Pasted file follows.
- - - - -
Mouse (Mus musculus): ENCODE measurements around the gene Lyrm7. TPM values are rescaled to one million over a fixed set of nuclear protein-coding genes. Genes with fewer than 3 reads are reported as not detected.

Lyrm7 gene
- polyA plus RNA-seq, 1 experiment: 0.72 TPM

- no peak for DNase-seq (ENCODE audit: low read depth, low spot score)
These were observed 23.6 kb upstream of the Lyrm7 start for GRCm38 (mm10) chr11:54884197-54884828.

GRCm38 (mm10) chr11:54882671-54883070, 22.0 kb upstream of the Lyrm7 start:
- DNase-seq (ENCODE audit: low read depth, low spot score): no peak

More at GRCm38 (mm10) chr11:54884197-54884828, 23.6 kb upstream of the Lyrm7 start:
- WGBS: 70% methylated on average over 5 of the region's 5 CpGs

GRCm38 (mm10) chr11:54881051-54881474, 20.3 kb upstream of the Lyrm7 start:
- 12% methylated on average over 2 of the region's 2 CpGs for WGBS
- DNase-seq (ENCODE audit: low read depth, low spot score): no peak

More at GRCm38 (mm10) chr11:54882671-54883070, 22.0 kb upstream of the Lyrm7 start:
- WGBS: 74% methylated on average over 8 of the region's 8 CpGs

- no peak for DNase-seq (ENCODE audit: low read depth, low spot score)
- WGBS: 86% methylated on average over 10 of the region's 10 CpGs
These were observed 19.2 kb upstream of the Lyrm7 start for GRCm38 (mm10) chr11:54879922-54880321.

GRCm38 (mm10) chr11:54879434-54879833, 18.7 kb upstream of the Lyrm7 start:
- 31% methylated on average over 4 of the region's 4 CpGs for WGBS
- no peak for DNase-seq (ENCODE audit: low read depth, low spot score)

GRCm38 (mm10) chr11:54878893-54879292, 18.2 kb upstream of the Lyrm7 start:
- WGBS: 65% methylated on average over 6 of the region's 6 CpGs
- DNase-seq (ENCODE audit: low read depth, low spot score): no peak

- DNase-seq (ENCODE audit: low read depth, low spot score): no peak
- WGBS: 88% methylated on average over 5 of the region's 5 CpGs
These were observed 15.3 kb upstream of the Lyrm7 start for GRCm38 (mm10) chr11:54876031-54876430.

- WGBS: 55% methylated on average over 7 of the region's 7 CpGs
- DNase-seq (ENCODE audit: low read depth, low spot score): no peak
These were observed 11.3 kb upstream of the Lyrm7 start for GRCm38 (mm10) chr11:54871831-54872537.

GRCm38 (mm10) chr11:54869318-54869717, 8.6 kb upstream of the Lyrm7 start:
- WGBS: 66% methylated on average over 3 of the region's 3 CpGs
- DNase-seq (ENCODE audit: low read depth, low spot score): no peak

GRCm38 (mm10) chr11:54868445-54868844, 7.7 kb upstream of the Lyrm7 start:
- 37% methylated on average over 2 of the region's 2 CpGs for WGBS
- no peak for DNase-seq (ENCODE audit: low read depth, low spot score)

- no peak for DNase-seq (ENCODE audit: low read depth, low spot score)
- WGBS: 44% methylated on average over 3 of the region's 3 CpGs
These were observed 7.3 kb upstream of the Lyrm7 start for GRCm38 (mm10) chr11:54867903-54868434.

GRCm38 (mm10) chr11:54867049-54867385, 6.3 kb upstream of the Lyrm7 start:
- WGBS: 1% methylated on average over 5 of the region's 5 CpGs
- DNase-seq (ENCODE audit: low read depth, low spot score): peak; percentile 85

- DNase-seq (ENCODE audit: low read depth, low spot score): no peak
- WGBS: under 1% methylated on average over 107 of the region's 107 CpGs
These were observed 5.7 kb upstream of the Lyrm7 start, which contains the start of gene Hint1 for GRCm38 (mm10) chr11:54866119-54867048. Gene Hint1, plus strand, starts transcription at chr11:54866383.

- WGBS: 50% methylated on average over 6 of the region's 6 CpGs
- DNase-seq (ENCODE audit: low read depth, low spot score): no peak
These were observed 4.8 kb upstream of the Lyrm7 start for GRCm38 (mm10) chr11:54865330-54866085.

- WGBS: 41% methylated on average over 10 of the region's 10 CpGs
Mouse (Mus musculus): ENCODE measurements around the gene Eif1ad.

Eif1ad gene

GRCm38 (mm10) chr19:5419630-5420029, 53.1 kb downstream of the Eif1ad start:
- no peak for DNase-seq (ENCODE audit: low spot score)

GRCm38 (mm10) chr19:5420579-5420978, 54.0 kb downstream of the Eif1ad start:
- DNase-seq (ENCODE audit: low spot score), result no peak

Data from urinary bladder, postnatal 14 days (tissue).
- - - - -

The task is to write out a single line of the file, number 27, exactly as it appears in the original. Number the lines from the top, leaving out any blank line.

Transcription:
- WGBS: 55% methylated on average over 7 of the region's 7 CpGs